This was the first year we hosted Thanksgiving, and although it was only for one more person other than us (hi Mom!) and we didn’t need tons and tons of food…I still made tons and tons of food. The menu consisted of:
- Herb-Rubbed Crisp-Skinned Butterflied Roast Turkey with Basic Turkey Gravy (from Serious Eats)
- Roasted Acorn Squash with Sage Brown Butter (from Food & Wine)
- Ultra-Fluffy Mashed Potatoes (from Serious Eats)
- Classic Sage Stuffing (from The Kitchn)
- Moist and Tender Brown Butter Cornbread (from Serious Eats)
- Sticky Rice (adapted from Food & Wine)
- Extra-Smooth Pumpkin Pie (from Serious Eats)
I mostly followed the recipes above since I hadn’t made most of them before and didn’t want to risk any errors from improvising. The only thing on the menu that I’d made before was the Sticky Rice…and that was the dish that I ended up messing up (still edible though!) Sadly, I didn’t get pictures of everything, but I definitely learned some things that will come in handy for next year.
Last year, I followed Alton Brown’s turkey recipe. This year, I took a different route and decided to spatchcock the turkey. It roasted much more evenly and took less than 90 minutes to cook (9 lb. turkey). It did, however, mean that there wasn’t a pretty turkey to set on the table to carve. But we were all okay with that!
I dry-brined it overnight, so had to clear out a shelf in the fridge to rest. I’m still not sure whether I’m supposed to remove the breastbone before brining (which would make sense in that I would then use less brine) or after bringing (maybe there’s some sort of salt absorption secret that I don’t know about with whole turkeys).
This method was also a lot easier to control the timing and also meant that the oven wasn’t out of commission for the 3-4 hours that I would have roasted the turkey traditionally. It also meant that I could make the gravy within roughly the same timeframe as the turkey roasted in the oven.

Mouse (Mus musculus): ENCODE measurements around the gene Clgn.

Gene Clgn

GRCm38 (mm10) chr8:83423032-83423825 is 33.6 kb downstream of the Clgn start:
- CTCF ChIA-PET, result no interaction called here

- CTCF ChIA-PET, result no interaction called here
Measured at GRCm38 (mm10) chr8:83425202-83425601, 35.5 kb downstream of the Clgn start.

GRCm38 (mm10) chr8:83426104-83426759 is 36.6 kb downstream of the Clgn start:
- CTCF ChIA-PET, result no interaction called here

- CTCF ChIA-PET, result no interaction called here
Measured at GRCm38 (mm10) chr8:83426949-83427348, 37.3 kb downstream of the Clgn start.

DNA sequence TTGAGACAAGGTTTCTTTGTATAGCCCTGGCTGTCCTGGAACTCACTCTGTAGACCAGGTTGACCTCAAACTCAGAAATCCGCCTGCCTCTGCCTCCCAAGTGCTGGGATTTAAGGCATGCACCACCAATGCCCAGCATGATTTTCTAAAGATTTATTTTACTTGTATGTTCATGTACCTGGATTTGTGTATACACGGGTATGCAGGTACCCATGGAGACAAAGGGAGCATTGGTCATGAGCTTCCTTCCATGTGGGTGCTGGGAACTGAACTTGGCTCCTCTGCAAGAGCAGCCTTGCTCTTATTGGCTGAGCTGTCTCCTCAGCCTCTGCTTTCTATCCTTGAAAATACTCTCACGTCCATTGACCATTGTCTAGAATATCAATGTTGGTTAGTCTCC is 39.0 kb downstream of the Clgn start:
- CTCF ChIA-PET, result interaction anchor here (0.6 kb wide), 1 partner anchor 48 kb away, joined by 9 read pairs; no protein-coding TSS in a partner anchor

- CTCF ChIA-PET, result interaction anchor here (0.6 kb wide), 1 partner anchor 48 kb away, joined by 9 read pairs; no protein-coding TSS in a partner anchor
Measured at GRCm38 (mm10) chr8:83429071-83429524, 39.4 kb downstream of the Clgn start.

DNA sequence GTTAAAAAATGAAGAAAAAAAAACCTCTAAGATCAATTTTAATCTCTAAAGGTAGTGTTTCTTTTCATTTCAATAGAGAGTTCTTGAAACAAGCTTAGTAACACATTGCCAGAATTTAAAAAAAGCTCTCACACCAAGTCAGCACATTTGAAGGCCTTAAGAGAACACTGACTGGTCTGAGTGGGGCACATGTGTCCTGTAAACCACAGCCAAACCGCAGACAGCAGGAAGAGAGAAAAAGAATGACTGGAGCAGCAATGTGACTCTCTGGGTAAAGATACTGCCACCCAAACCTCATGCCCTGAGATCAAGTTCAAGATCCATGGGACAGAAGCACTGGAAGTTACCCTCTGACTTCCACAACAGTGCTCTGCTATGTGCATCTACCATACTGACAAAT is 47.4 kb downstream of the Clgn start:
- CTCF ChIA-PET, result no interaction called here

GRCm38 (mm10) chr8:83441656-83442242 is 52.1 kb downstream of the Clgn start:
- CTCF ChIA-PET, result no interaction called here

I did discover that I don’t like my meat thermometer and it told me that the breast was cooking MUCH faster than the rest of the turkey, leading me to throw a piece of aluminum foil to slow it down in relation to the legs/thighs. It turns out that either we inserted it incorrectly or it really doesn’t work well, but in any case, I ended up with a very unevenly browned turkey.
Oh well, because my husband carved it all up before bringing it to the table anyway, so you can’t even tell! It was juicy and the ease and convenience means that I’ll be using this method from now on.
Roasted Acorn Squash
Last year, I forgot to make a vegetable dish, so I made sure not to make that same mistake this year. I love using browned butter in baking because I love the nuttiness (and it smells delicious when browning), but I hadn’t used it on other foods before. No big surprise that I’m a fan.
By the way, half a roasted acorn squash serves as a good base to a hearty meal. You can fill it with ground turkey and spinach or other similar fillings.
So while I didn’t forget to make a vegetable this year, I did forget to take any pictures of the dish.
Potatoes, garlic, milk. Such simple ingredients! I don’t own a potato masher since I really only make mashed potatoes once a year, but these were so soft after I boiled them that they were very easy to mash without one.
This is one of the dishes that I didn’t get a “Voilà!” picture of.